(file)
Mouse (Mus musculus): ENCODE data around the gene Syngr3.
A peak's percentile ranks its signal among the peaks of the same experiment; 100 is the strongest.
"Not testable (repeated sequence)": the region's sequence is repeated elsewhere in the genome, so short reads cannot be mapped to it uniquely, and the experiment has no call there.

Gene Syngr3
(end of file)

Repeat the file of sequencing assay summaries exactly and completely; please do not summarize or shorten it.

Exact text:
Mouse (Mus musculus): ENCODE data around the gene Syngr3.
A peak's percentile ranks its signal among the peaks of the same experiment; 100 is the strongest.
"Not testable (repeated sequence)": the region's sequence is repeated elsewhere in the genome, so short reads cannot be mapped to it uniquely, and the experiment has no call there.

Gene Syngr3